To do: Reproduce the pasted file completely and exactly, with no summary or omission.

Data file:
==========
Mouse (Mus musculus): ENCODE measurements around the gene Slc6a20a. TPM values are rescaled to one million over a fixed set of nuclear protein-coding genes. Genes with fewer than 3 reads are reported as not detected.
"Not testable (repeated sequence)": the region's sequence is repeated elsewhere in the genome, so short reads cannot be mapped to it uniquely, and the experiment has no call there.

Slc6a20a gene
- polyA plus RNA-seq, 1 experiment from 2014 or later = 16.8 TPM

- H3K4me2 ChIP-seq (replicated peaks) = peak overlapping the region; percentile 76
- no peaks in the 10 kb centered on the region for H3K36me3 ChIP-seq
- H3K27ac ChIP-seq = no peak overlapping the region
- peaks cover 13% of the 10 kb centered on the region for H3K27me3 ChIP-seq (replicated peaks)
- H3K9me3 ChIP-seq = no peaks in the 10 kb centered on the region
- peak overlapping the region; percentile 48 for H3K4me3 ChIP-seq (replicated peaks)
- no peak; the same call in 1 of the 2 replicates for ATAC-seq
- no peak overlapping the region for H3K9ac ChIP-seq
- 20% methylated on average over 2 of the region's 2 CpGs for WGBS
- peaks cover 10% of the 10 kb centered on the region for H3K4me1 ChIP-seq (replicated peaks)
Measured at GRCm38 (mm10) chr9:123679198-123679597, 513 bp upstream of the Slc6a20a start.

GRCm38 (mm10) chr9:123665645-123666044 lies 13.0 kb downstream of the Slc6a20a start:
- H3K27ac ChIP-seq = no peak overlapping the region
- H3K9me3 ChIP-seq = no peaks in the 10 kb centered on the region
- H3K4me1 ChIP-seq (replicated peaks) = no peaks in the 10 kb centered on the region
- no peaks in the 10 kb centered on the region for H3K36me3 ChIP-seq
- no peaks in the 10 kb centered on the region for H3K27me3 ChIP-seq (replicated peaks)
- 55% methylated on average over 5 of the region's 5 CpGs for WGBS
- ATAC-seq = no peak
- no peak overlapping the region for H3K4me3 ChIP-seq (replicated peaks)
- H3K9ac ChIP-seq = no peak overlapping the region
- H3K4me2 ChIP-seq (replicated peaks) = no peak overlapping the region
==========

Mouse (Mus musculus): ENCODE measurements around the gene Slc6a20a. TPM values are rescaled to one million over a fixed set of nuclear protein-coding genes. Genes with fewer than 3 reads are reported as not detected.
"Not testable (repeated sequence)": the region's sequence is repeated elsewhere in the genome, so short reads cannot be mapped to it uniquely, and the experiment has no call there.

Slc6a20a gene
- polyA plus RNA-seq, 1 experiment from 2014 or later = 16.8 TPM

- H3K4me2 ChIP-seq (replicated peaks) = peak overlapping the region; percentile 76
- no peaks in the 10 kb centered on the region for H3K36me3 ChIP-seq
- H3K27ac ChIP-seq = no peak overlapping the region
- peaks cover 13% of the 10 kb centered on the region for H3K27me3 ChIP-seq (replicated peaks)
- H3K9me3 ChIP-seq = no peaks in the 10 kb centered on the region
- peak overlapping the region; percentile 48 for H3K4me3 ChIP-seq (replicated peaks)
- no peak; the same call in 1 of the 2 replicates for ATAC-seq
- no peak overlapping the region for H3K9ac ChIP-seq
- 20% methylated on average over 2 of the region's 2 CpGs for WGBS
- peaks cover 10% of the 10 kb centered on the region for H3K4me1 ChIP-seq (replicated peaks)
Measured at GRCm38 (mm10) chr9:123679198-123679597, 513 bp upstream of the Slc6a20a start.

GRCm38 (mm10) chr9:123665645-123666044 lies 13.0 kb downstream of the Slc6a20a start:
- H3K27ac ChIP-seq = no peak overlapping the region
- H3K9me3 ChIP-seq = no peaks in the 10 kb centered on the region
- H3K4me1 ChIP-seq (replicated peaks) = no peaks in the 10 kb centered on the region
- no peaks in the 10 kb centered on the region for H3K36me3 ChIP-seq
- no peaks in the 10 kb centered on the region for H3K27me3 ChIP-seq (replicated peaks)
- 55% methylated on average over 5 of the region's 5 CpGs for WGBS
- ATAC-seq = no peak
- no peak overlapping the region for H3K4me3 ChIP-seq (replicated peaks)
- H3K9ac ChIP-seq = no peak overlapping the region
- H3K4me2 ChIP-seq (replicated peaks) = no peak overlapping the region